“The yield curve is basically the difference between interest rates on short-term United States government bonds, say, two-year Treasury notes, and long-term government bonds, like 10-year Treasury notes.”

        “Typically, when an economy seems in good health, the rate on the longer-term bonds will be higher than short-term ones. The extra interest is to compensate, in part, for the risk that strong economic growth could set off a broad rise in prices, known as inflation. Lately, though, long-term bond yields have been stubbornly slow to rise — which suggests traders are concerned about long-term growth — even as the economy shows plenty of vitality.”

        “At the same time, the Federal Reserve has been raising short-term rates, so the yield curve has been “flattening.” In other words, the gap between short-term interest rates and long-term rates is shrinking…”

  7. On June 25, 2018 at 1:36 pm,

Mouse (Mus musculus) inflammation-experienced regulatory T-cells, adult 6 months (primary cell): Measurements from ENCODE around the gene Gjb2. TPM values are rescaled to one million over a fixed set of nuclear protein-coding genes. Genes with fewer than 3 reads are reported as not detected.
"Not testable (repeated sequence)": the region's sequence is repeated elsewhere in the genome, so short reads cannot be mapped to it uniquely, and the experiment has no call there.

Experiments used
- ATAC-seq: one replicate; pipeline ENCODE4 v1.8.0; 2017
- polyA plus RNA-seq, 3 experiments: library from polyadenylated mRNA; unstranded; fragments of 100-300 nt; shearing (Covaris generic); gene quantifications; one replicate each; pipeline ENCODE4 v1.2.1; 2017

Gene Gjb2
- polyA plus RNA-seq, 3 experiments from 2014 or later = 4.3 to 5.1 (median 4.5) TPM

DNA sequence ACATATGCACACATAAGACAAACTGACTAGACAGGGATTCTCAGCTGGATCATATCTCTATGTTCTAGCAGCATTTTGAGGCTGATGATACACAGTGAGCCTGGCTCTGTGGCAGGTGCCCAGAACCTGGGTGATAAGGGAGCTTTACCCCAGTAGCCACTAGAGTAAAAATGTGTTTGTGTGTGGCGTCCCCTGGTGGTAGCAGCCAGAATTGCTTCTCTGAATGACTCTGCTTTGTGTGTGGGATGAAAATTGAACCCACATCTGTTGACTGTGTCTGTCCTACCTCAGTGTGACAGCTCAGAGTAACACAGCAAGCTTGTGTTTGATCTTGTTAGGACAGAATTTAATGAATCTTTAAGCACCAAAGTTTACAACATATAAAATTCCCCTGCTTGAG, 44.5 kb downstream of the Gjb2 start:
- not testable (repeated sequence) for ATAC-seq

BobUK says:

    Keep an eye on Italy – it is not submitting to Germany… I mean the EU.

    It would not surprise me fhat Germany tries to orchestrate some kind of Italian financial crisis – banks or bonds or both – in the coming weeks just as they did with Greece to force the Italians back into line.

  8. On June 25, 2018 at 8:56 pm,
    CFS says:

    SAN FRANCISCO (AP) — A U.S. judge who held a hearing about climate change that received widespread attention ruled Monday that Congress and the president were best suited to address the contribution of fossil fuels to global warming, throwing out lawsuits that sought to hold big oil companies liable for the Earth’s changing environment.